- Business Action to Stop Counterfeiting and Piracy (BASCAP)—Members of this committee represent organizations that are committed to ensuring that intellectual property rights are respected and protected. Part of their mission is to raise awareness of the social and economic costs of piracy and counterfeiting. These two deviant activities have become a source of concern for many industries around the world (i.e., the music industry). When these actions go uncontrolled, there is a decrease in legitimate employment opportunities as well as tax revenues. BASCAP was formed to connect all of the business sectors around the world in an effort to fight counterfeiting and piracy. Three of the major goals of this group are (1) to increase public and political awareness of these crimes and how the acts can cause economic and social harm; (2) to encourage government action and secure allocation of resources to improve enforcement of policies and laws; and (3) to create an environment where intellectual property is respected and protected.
- ICC International Court of Arbitration—This entity is the oldest established ICC institution, and its main responsibility is to resolve international commercial disputes via the arbitration process. Many companies prefer to use this system because they want to (1) receive a fair trial and avoid potential bias by national courts, (2) avoid bad press and damaging publicity, and (3) maintain confidentiality. In addition, arbitration tends to be less expensive and quicker than litigation.
Arbitration is more flexible than litigation and an organization does not have to be an ICC member to take part in the process. Also, the parties involved in the dispute have the privilege of deciding what form of arbitration will be used to resolve the dispute. They are allowed to select the arbitrators, the location of the arbitration, and the laws that are appropriate. In many cases, the parties can select the target date for completion.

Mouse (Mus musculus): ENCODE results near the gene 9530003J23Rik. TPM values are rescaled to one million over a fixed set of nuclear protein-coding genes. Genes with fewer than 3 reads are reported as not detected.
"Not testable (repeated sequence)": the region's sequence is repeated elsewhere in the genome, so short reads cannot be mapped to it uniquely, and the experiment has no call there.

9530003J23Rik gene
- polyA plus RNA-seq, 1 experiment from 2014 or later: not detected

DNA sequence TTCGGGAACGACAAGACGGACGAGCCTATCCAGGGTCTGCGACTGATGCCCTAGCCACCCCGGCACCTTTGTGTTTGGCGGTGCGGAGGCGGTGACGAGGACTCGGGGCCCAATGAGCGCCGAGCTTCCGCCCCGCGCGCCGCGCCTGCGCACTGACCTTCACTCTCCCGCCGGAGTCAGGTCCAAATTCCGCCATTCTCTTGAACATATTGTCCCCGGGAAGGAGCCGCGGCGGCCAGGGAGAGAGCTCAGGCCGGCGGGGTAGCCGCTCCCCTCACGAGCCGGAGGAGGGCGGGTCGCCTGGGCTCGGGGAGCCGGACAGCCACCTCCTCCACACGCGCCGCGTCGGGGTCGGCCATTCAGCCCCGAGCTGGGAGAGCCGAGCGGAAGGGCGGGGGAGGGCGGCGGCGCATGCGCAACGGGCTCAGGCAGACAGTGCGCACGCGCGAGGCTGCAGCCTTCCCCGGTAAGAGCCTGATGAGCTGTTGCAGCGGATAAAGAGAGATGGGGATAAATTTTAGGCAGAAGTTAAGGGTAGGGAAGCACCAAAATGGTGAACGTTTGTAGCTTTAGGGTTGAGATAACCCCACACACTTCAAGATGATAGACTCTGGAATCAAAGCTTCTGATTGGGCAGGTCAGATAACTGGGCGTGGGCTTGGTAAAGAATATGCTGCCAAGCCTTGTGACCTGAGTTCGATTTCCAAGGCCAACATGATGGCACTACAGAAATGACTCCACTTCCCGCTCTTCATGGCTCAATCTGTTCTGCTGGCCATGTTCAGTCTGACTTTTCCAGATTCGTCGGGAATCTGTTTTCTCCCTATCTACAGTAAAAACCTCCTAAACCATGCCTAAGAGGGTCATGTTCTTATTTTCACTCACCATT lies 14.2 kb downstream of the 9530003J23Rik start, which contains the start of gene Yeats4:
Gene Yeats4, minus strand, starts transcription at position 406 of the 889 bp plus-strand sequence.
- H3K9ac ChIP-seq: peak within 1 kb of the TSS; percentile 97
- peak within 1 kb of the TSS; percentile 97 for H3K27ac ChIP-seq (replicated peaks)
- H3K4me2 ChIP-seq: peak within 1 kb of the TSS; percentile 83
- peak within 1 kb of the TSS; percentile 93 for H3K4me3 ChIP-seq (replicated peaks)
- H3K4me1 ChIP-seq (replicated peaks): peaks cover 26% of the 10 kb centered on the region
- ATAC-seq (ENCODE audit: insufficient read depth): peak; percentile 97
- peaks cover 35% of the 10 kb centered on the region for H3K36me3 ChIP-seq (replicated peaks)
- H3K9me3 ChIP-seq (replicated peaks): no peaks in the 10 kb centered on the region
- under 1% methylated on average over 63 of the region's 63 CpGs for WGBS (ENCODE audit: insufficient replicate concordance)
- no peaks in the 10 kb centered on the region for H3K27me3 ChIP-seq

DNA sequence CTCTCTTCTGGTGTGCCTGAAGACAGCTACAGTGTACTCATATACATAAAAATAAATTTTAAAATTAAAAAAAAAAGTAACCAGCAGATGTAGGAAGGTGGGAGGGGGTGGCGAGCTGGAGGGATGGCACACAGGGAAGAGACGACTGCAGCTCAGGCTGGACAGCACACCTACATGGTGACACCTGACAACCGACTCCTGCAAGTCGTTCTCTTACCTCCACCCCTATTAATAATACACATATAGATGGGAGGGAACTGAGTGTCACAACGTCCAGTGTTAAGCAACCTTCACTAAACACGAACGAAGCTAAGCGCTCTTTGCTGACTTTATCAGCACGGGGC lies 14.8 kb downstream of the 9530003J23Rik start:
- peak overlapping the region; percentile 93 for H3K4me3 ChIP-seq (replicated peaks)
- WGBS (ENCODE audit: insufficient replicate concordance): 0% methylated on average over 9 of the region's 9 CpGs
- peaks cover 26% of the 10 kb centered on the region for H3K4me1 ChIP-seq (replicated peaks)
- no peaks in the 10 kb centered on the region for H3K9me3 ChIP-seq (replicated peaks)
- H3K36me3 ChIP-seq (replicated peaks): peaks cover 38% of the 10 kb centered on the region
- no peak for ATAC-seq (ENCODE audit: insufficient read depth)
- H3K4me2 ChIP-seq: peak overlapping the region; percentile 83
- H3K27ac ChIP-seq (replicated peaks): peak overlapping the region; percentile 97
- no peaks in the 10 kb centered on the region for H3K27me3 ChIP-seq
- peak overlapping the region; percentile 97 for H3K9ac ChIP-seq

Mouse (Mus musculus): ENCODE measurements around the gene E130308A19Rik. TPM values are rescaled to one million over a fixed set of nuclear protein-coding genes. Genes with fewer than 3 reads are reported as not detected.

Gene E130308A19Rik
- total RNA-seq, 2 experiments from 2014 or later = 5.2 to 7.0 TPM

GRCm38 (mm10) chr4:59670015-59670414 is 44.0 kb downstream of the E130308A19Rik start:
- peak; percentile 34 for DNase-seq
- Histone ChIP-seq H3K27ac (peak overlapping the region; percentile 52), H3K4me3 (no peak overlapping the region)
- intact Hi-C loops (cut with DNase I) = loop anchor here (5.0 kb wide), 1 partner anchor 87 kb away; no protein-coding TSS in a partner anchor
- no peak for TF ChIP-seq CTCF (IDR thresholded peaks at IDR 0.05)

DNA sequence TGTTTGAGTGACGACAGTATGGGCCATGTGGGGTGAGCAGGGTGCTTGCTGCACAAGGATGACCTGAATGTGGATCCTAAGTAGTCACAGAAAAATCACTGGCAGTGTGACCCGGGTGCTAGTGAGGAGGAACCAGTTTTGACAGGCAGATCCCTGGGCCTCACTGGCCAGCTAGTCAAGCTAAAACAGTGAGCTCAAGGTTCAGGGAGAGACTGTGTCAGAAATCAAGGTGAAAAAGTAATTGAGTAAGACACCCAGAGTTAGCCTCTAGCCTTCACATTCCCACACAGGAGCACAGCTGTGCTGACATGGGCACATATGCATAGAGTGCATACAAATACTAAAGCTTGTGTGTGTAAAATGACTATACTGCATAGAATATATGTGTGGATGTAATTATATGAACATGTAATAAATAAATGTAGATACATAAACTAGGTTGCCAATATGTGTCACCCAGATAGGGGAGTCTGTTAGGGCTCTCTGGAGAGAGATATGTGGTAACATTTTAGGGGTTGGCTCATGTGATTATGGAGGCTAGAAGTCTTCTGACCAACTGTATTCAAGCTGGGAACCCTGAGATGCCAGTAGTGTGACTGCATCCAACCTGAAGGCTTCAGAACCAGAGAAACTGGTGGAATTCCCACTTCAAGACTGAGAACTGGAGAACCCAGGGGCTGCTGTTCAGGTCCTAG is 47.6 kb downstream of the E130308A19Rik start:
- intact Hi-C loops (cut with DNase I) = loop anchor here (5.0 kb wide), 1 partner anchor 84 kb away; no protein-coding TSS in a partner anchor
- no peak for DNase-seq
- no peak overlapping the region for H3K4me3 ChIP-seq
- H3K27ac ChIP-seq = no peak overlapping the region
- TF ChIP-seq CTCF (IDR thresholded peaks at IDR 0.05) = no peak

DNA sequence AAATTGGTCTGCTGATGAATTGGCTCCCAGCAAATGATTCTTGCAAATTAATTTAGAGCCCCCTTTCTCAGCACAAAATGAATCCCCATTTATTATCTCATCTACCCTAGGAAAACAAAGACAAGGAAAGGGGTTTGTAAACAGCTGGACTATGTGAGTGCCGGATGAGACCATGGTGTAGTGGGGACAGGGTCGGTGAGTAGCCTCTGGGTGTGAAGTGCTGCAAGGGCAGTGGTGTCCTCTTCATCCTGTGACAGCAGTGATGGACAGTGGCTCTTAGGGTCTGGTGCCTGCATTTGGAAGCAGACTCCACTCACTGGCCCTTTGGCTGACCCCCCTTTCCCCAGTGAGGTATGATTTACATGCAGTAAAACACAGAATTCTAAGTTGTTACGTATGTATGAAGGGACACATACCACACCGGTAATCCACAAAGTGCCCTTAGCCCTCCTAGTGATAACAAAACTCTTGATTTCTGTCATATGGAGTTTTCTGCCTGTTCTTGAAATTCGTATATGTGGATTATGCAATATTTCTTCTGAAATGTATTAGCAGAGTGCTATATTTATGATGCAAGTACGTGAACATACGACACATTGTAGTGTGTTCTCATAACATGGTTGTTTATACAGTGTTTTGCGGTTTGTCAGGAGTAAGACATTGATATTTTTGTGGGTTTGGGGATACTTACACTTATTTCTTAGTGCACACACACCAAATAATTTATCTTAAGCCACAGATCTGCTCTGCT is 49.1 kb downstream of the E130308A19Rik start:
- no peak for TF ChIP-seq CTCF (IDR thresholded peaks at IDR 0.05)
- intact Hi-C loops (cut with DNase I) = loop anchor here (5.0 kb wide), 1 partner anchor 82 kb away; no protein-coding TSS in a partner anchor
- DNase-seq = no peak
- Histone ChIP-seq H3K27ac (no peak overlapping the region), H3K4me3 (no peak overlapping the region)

The steps involved in the arbitration process are as follows:
- The party initiating the dispute submits a request for arbitration to the secretariat of the International Court of Arbitration in Paris. The secretariat is responsible for notifying the defendant of the charges, and the party has 30 days to respond to the accusation.
- The International Court of Arbitration (ICA) initiates proceedings. At this time, the parties decide whether (1) their dispute will be settled by one or three arbitrators, (2) the International Court of Arbitration will make the selection, and (3) they should select their own arbitrator(s).
- The arbitral tribunal has two months to draft and forward to the ICA the case’s terms of reference. The ICA examines the terms of reference for conformity with ICC Rules. The ICA then takes note of or approves the terms of reference before arbitration can proceed.
- The second half of the advance is paid and the arbitral tribunal proceeds with the case. The tribunal has six months to prepare and submit a draft award to the ICA.
- The ICA reviews the award. Once approved, the award is signed by the arbitrator(s) and parties are notified of the decision.
- “Appendix III: International Chamber of Commerce ICC) National Committees and Groups,” Handbook of World Trade (2004);
- Bate, “Part 1: The Origins and Nature of the World Trade Organization: Forging the Tools of Trade—Core Tasks of the International Chamber of Commerce,” Handbook of World Trade (2004);
- William F. Fox, “The International Chamber of Commerce’s GUIDEC Principles: Private-Sector Rules for Digital Signatures,” International Lawyer (v.35, 2001);
- Dominic Kelly, “The International Chamber of Commerce,” New Political Economy (v.10/2, 2005).